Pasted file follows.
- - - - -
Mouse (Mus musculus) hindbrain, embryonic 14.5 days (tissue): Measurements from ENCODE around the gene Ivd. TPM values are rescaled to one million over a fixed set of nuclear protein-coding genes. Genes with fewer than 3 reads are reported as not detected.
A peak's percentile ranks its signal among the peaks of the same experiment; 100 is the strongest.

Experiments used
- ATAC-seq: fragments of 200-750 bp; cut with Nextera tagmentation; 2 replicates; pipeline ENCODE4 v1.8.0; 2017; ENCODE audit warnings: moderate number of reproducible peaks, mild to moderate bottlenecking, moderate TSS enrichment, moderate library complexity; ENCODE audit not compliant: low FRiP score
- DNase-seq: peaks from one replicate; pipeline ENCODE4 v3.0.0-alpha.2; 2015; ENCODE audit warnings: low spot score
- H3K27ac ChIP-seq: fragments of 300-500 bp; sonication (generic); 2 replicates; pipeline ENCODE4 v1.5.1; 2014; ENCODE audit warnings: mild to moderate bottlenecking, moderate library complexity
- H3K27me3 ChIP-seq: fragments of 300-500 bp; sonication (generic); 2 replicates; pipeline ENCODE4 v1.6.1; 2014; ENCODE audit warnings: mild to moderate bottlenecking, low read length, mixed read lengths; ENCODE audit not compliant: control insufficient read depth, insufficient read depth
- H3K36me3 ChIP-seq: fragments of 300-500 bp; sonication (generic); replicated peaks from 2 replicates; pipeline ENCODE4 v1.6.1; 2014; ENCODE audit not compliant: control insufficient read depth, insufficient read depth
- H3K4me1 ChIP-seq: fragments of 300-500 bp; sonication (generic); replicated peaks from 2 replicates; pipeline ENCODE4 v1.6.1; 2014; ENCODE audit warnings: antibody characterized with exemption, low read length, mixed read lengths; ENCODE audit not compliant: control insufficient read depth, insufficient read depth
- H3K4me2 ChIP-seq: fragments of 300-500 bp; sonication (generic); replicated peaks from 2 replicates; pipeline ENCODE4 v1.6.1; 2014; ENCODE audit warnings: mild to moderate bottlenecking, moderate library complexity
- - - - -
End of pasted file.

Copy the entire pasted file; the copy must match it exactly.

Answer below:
Mouse (Mus musculus) hindbrain, embryonic 14.5 days (tissue): Measurements from ENCODE around the gene Ivd. TPM values are rescaled to one million over a fixed set of nuclear protein-coding genes. Genes with fewer than 3 reads are reported as not detected.
A peak's percentile ranks its signal among the peaks of the same experiment; 100 is the strongest.

Experiments used
- ATAC-seq: fragments of 200-750 bp; cut with Nextera tagmentation; 2 replicates; pipeline ENCODE4 v1.8.0; 2017; ENCODE audit warnings: moderate number of reproducible peaks, mild to moderate bottlenecking, moderate TSS enrichment, moderate library complexity; ENCODE audit not compliant: low FRiP score
- DNase-seq: peaks from one replicate; pipeline ENCODE4 v3.0.0-alpha.2; 2015; ENCODE audit warnings: low spot score
- H3K27ac ChIP-seq: fragments of 300-500 bp; sonication (generic); 2 replicates; pipeline ENCODE4 v1.5.1; 2014; ENCODE audit warnings: mild to moderate bottlenecking, moderate library complexity
- H3K27me3 ChIP-seq: fragments of 300-500 bp; sonication (generic); 2 replicates; pipeline ENCODE4 v1.6.1; 2014; ENCODE audit warnings: mild to moderate bottlenecking, low read length, mixed read lengths; ENCODE audit not compliant: control insufficient read depth, insufficient read depth
- H3K36me3 ChIP-seq: fragments of 300-500 bp; sonication (generic); replicated peaks from 2 replicates; pipeline ENCODE4 v1.6.1; 2014; ENCODE audit not compliant: control insufficient read depth, insufficient read depth
- H3K4me1 ChIP-seq: fragments of 300-500 bp; sonication (generic); replicated peaks from 2 replicates; pipeline ENCODE4 v1.6.1; 2014; ENCODE audit warnings: antibody characterized with exemption, low read length, mixed read lengths; ENCODE audit not compliant: control insufficient read depth, insufficient read depth
- H3K4me2 ChIP-seq: fragments of 300-500 bp; sonication (generic); replicated peaks from 2 replicates; pipeline ENCODE4 v1.6.1; 2014; ENCODE audit warnings: mild to moderate bottlenecking, moderate library complexity